Ceramics artists may work with highly hazardous chemical products that can harm their health, such as:
- Silica dust from dry clay and glazes.
- Asbestos in clay slip.
- Glazes, stains and clay containing these toxic metals such as
- Antimony, barium, cadmium, chromium, cobalt, copper, lead, manganese, selenium and vanadium.
Protecting your skin and eyes
- Wear nitrile gloves when throwing clay and applying glazes if you have sensitive skin or are allergic to nickel or copper.
- Confine loose clothing and hair when working near motorized equipment.
- Use goggle lens that block infrared (wavelength of 600 to 6,000 nanometers) to reduce the risk of eye damage and cataracts. Infrared radiation is released by glowing-hot materials, like red-hot pottery and furnaces.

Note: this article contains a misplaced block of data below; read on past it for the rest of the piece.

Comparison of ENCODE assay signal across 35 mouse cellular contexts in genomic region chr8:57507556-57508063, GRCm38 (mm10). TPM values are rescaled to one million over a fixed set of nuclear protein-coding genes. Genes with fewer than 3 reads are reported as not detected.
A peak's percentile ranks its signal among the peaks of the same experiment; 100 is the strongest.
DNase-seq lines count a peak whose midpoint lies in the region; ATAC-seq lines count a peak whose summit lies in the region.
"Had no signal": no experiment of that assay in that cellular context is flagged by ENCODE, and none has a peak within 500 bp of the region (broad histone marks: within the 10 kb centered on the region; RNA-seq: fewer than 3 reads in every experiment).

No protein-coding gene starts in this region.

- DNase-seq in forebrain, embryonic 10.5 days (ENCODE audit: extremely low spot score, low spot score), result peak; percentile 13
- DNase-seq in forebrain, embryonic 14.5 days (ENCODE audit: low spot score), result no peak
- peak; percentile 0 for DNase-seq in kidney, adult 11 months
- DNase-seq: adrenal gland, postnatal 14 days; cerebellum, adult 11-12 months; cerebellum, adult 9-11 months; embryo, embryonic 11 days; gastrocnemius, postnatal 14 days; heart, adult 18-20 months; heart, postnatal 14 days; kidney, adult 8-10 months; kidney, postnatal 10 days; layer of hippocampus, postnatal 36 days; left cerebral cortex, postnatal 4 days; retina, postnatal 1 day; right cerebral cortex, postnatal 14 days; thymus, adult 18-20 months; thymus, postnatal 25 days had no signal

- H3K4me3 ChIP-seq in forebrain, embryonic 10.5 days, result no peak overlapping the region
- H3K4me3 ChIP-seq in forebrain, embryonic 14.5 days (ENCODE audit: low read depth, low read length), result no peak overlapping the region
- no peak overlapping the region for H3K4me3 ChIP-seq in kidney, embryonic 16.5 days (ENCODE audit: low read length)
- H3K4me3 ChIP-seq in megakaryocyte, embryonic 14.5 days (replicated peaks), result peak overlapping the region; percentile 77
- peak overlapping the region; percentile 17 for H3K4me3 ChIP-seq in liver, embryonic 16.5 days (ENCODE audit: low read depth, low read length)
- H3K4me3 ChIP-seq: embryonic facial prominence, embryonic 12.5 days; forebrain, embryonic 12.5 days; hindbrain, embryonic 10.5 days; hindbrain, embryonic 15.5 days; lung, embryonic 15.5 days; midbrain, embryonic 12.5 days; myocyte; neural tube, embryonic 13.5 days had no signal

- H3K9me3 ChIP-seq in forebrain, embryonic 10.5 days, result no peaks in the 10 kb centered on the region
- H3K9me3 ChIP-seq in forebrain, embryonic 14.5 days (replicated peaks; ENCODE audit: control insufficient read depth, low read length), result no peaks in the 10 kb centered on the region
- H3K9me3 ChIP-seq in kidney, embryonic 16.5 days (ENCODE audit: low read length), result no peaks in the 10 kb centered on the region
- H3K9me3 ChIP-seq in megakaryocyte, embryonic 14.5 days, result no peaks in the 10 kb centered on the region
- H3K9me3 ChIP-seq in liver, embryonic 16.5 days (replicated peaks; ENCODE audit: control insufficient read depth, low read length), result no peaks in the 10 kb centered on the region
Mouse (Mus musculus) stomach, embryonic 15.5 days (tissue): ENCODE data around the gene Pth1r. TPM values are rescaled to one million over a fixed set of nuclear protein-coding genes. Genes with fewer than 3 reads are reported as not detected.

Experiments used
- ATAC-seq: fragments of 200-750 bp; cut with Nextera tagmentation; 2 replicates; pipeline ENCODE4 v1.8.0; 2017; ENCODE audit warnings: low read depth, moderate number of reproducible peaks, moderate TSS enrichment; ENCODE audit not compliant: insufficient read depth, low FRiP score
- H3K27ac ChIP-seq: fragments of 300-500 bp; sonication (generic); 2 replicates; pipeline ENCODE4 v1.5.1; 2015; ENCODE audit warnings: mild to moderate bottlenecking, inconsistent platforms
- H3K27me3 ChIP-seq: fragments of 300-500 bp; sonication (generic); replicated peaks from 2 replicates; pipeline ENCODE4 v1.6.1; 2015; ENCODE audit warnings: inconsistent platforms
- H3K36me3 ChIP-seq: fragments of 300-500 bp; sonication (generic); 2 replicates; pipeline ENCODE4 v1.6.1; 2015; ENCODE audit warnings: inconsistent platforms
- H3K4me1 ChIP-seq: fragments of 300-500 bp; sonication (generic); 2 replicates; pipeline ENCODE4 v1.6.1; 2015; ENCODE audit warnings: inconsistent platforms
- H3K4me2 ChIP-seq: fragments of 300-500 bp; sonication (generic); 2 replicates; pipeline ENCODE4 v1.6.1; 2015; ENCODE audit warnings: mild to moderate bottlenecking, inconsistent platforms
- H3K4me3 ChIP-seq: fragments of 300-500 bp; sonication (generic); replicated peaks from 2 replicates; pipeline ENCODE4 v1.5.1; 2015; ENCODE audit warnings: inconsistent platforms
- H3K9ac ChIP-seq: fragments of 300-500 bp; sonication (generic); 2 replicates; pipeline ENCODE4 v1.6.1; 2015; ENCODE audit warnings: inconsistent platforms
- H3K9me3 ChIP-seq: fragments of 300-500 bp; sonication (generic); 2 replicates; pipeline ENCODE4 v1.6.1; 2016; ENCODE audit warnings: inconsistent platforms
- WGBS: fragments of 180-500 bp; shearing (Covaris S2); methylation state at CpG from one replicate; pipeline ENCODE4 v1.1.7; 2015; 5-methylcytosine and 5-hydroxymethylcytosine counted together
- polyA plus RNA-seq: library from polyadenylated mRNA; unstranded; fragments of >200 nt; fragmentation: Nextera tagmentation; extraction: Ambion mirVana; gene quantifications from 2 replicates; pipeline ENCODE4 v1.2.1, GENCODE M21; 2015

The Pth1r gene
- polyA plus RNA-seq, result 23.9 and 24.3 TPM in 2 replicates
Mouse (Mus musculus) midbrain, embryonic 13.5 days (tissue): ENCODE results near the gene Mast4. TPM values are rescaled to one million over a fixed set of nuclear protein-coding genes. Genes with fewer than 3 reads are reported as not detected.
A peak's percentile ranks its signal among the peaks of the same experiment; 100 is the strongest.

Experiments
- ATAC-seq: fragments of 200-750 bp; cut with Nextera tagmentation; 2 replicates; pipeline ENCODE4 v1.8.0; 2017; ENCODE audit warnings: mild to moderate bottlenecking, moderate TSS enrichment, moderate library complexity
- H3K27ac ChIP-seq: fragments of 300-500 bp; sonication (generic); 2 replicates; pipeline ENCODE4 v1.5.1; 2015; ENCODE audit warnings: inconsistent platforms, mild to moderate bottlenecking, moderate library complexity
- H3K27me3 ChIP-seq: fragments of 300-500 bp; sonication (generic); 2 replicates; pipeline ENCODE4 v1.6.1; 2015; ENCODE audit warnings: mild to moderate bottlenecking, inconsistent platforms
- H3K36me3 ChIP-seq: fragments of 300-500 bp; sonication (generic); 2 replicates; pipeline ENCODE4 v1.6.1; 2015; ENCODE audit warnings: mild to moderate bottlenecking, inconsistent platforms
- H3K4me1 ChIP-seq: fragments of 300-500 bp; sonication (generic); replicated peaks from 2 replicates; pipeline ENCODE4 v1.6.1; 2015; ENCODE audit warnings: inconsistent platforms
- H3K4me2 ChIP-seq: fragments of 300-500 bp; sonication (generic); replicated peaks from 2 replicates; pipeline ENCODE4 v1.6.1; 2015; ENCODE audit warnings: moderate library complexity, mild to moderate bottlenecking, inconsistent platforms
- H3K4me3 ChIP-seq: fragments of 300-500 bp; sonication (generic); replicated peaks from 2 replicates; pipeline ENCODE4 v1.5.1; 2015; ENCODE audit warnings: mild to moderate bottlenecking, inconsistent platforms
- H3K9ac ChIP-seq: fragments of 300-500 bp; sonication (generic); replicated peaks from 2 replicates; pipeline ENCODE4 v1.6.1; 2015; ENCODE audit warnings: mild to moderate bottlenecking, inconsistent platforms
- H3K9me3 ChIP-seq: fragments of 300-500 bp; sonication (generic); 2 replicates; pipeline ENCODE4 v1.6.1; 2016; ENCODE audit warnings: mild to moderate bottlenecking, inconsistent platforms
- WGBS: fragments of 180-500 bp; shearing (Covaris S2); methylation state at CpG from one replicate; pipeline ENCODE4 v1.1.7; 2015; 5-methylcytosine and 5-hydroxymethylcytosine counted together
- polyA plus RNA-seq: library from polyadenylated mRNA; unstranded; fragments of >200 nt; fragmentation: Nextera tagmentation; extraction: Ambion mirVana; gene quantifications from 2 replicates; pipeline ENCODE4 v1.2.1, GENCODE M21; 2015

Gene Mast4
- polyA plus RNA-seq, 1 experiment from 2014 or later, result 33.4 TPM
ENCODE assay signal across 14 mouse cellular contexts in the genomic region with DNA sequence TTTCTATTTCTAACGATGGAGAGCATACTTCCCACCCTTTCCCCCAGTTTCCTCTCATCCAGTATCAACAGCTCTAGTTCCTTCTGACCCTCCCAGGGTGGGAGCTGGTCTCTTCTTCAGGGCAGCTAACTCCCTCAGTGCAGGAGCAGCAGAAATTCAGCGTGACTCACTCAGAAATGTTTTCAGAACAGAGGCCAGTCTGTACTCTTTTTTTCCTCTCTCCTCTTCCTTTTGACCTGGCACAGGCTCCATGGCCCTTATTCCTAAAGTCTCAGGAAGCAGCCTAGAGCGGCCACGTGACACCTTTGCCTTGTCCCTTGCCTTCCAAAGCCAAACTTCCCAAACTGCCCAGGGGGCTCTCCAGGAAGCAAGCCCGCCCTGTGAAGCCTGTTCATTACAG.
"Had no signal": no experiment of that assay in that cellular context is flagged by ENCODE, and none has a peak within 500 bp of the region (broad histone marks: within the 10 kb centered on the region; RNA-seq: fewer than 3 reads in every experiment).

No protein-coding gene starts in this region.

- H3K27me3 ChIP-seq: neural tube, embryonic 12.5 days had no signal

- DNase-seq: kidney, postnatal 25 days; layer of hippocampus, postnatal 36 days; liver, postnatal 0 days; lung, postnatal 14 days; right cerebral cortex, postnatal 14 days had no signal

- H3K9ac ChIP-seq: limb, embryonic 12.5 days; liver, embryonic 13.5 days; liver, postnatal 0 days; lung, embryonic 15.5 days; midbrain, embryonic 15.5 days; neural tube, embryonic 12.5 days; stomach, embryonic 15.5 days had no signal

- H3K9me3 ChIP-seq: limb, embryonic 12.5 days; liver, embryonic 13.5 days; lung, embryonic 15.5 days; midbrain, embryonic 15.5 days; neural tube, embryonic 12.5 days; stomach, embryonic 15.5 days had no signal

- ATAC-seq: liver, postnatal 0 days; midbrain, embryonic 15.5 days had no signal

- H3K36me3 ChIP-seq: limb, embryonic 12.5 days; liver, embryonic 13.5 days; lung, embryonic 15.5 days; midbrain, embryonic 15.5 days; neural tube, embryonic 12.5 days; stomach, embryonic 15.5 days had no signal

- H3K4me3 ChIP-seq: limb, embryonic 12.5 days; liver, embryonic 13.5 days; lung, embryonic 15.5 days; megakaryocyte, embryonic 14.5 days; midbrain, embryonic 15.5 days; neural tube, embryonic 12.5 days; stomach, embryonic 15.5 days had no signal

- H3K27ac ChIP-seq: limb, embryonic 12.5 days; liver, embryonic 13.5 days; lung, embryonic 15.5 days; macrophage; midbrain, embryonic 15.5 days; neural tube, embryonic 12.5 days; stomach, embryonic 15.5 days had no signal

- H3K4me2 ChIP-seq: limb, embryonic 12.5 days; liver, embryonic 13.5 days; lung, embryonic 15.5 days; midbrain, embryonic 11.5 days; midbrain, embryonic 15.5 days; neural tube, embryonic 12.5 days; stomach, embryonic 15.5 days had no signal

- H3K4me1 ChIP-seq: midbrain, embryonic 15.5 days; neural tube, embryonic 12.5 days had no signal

Protecting your lungs
- Use pre-wetted glazes and clay to reduce dust.
- Protect your lungs when
- Mixing dry clay.
- Glaze making.
- Pug milling.
- Place your kiln in a location that allows a local exhaust fan to exhaust fumes and heat directly outside
- Wet mop floors and wet wipe surfaces to reduce dust.
- Use a HEPA filter-equipped vacuum instead of sweeping up dust.
- Respirators and dust masks can provide additional protection from dust, smoke and fumes These articles from Clay Times explain the different types available and how to properly wear them.
Use safer choices
- Buy pre-wetted clay to reduce the risk of inhaling free silica dust.
- Buy glazes in a slurry form rather than as a dry powder to reduce the risk of inhaling toxic metal dusts.
- Use glazes that are less toxic:
- The safest metals are iron, calcium, sodium and potassium.
- Cadmium, barium, selenium and arsenic produce more fumes than other metals due to their low melting and boiling points.
- Keep containers closed to prevent spills of toxic liquids and powders.
- Visit the Art Supplies page to learn safety warnings on product labels.
We can help
Safely dispose of ceramics wastes